Explaining to do

Being a front-runner has always spelled trouble for Sen. John McCainJohn Sidney McCainTrump plan to claw back billion in spending in peril McCain calls on Trump to rescind family separation policy: It's 'an affront to the decency of the American people' Senate passes 6B defense bill MORE (R-Ariz.). Following an eight-year struggle to become his party’s nominee, McCain got about a day to enjoy it before he hit a wall. Just 24 hours after the Wisconsin victory that all but decided it, The New York Times broke its infamous story about McCain’s ties to lobbyists. The morning after he faced the cameras to deny its veracity and began what appears to be a brutal battle ahead.

Unfair and unsubstantiated implications of an affair aside, questions raised by the Times story strike at the core of McCain’s strength and can help the Democratic Party turn pin pricks on McCain’s record into gaping holes in his appeal. The passionate, authentic reformer and scourge of special interests is now another politician under the influence — at the very least, the influence of the lobbyists he has employed in his campaign, more than in any other campaign.

Earlier this week the Democratic National Committee released a video in which candidate George W. Bush emphatically states in 2000 that McCain had raised more money in the Washington area and from political action committees than any other candidate, including from people with business before his committee. McCain is seen in another 2000 clip explaining that he rode on corporate jets when his campaign had almost no money. “I could not get around from one place to another to meet my campaign schedule without it,” he says curtly.

Eight years later there are new inconsistencies. In his press conference to refute the Times, McCain denied ever contacting the paper but was corrected by a reporter there and admitted that yes, he did, in fact, call Bill Keller, the paper’s executive editor. McCain also contradicted the claims, made on the record, by former top adviser John Weaver that he informed McCain a continued association with Vicki Iseman could jeopardize his 2000 presidential campaign. McCain even called Weaver a friend with whom he speaks regularly, but he rebutted him nonetheless.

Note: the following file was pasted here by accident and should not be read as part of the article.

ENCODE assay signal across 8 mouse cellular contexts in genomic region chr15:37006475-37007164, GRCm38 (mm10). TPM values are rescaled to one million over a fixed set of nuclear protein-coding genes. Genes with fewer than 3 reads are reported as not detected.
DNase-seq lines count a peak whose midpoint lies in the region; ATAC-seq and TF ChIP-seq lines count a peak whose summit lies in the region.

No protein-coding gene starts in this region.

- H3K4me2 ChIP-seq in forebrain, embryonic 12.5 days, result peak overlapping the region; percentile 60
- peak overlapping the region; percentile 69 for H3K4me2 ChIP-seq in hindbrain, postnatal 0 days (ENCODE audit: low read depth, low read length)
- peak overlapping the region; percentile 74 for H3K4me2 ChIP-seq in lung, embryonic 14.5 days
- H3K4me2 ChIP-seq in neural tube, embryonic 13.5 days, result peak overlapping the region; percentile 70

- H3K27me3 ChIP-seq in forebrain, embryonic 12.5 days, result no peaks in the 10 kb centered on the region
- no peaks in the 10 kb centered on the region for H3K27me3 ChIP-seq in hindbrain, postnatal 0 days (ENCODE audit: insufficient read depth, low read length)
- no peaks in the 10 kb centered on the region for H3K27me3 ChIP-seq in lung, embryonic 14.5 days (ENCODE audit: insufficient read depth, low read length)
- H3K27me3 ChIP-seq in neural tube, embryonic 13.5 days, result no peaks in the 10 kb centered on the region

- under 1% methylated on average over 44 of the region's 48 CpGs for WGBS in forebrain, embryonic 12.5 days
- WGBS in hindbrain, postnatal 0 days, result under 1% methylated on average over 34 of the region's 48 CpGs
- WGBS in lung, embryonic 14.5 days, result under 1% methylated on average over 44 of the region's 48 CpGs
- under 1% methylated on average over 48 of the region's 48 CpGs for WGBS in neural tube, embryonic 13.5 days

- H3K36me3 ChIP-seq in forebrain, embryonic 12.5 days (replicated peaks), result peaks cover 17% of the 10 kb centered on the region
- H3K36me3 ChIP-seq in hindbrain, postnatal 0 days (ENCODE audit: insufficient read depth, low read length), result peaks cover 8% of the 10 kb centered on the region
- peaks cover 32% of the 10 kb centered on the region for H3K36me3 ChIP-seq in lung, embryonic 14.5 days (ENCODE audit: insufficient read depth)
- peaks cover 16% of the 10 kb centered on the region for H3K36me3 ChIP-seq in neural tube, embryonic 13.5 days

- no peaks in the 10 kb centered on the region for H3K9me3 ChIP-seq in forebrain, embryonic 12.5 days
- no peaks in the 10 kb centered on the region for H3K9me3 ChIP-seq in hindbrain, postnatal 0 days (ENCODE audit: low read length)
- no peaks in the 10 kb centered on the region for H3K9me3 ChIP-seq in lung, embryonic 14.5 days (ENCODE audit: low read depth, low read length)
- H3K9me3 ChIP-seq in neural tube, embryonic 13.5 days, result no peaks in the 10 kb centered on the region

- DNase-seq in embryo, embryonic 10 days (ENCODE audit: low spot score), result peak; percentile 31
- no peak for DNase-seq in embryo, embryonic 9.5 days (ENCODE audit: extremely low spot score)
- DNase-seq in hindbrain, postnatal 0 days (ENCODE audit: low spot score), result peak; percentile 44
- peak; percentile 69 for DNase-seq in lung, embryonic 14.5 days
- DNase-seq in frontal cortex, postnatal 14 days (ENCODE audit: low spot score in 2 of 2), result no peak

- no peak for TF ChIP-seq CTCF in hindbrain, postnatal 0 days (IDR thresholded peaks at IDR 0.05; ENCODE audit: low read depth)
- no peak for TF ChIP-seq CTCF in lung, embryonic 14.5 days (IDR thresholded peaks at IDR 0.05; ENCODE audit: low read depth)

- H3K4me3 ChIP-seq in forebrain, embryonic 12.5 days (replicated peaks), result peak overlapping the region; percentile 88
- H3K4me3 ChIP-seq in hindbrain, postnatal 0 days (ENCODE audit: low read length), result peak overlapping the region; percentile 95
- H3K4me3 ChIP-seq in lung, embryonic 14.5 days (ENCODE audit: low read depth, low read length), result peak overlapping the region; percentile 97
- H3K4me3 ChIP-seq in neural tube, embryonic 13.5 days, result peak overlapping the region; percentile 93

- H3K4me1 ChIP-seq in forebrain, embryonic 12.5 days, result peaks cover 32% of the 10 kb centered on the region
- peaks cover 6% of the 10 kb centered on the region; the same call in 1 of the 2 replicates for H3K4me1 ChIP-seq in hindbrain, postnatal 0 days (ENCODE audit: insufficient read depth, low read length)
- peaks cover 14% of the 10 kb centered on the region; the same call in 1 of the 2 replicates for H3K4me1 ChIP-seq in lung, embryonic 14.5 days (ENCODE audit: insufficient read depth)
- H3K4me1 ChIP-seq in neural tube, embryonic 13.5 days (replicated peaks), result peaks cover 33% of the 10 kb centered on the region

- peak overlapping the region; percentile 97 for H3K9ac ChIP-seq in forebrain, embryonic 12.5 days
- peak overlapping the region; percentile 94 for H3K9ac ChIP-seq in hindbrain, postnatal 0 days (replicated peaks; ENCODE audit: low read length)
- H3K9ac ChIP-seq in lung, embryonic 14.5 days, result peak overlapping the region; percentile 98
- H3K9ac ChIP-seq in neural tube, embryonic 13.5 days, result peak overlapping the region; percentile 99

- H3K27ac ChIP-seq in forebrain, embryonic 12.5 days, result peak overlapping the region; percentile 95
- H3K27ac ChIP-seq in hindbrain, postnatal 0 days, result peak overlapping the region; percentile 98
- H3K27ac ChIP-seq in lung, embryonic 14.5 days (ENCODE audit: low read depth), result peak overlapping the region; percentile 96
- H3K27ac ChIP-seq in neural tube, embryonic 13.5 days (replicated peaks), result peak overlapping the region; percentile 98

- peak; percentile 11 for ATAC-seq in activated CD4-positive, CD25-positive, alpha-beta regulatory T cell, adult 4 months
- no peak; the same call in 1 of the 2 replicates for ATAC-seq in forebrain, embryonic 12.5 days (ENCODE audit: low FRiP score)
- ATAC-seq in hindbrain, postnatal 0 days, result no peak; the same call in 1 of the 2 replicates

Then the following day Lowell “Bud” Paxson, the broadcaster for whom McCain wrote a controversial letter to the Federal Communications Commission, weighed in and contradicted McCain’s denial of ever meeting with Paxson. “I remember going there to meet with him,” Paxson told The Washington Post.

The Federal Election Commission (FEC) is now also weighing in on another McCain decision that could be his ruin.

By agreeing to matching funds, McCain may only end up with $5 million to spend between now and his official nomination in September if the FEC doesn’t allow him to withdraw from the public financing system he willingly entered into months ago.

The weakness of the Times story helped McCain in the short term — he raised money, his conservative detractors turned their fire on the Times, and even testimonials from liberal Democrats and Public Citizen poured in on his behalf. But he must explain how and why he is clean on the influence of lobbying on his public service, and why he is not a hypocrite for trying to wiggle out of a public financing system he led the charge to create. For practical purposes McCain must convince donors to open their checkbooks and assure them there will be no more shoes to drop. Finally, he must convince the FEC to let him withdraw from the $5 million limit that will surely defeat his chances against any Democratic nominee, and avoid violation of the rules, which brings fines and up to five years in prison.

McCain is a hero with many liabilities. But his integrity is his best asset and he cannot win without it. He can answer questions about Iraq until the cows come home, but if he must spend the next seven months answering questions about his honesty he is sure to lose.

Stoddard is an associate editor of The Hill.